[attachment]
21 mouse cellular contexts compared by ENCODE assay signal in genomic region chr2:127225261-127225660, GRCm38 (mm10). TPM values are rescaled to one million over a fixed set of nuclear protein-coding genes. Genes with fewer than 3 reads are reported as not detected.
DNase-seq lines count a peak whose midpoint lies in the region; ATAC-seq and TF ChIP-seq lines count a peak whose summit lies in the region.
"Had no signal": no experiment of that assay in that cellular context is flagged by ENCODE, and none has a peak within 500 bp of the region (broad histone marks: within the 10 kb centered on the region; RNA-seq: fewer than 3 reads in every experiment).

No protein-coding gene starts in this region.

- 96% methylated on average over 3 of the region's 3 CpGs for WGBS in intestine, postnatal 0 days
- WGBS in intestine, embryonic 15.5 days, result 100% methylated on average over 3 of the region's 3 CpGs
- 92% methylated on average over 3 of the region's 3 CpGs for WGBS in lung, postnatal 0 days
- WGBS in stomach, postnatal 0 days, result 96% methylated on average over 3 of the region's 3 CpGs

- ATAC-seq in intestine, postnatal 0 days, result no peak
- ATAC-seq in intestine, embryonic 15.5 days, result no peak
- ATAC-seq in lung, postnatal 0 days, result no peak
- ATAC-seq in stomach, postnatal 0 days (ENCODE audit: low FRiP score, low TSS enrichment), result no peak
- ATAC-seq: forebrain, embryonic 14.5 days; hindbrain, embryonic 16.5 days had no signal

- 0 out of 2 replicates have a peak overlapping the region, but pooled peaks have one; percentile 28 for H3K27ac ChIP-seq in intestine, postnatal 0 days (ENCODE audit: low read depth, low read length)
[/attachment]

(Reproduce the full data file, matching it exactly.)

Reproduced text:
21 mouse cellular contexts compared by ENCODE assay signal in genomic region chr2:127225261-127225660, GRCm38 (mm10). TPM values are rescaled to one million over a fixed set of nuclear protein-coding genes. Genes with fewer than 3 reads are reported as not detected.
DNase-seq lines count a peak whose midpoint lies in the region; ATAC-seq and TF ChIP-seq lines count a peak whose summit lies in the region.
"Had no signal": no experiment of that assay in that cellular context is flagged by ENCODE, and none has a peak within 500 bp of the region (broad histone marks: within the 10 kb centered on the region; RNA-seq: fewer than 3 reads in every experiment).

No protein-coding gene starts in this region.

- 96% methylated on average over 3 of the region's 3 CpGs for WGBS in intestine, postnatal 0 days
- WGBS in intestine, embryonic 15.5 days, result 100% methylated on average over 3 of the region's 3 CpGs
- 92% methylated on average over 3 of the region's 3 CpGs for WGBS in lung, postnatal 0 days
- WGBS in stomach, postnatal 0 days, result 96% methylated on average over 3 of the region's 3 CpGs

- ATAC-seq in intestine, postnatal 0 days, result no peak
- ATAC-seq in intestine, embryonic 15.5 days, result no peak
- ATAC-seq in lung, postnatal 0 days, result no peak
- ATAC-seq in stomach, postnatal 0 days (ENCODE audit: low FRiP score, low TSS enrichment), result no peak
- ATAC-seq: forebrain, embryonic 14.5 days; hindbrain, embryonic 16.5 days had no signal

- 0 out of 2 replicates have a peak overlapping the region, but pooled peaks have one; percentile 28 for H3K27ac ChIP-seq in intestine, postnatal 0 days (ENCODE audit: low read depth, low read length)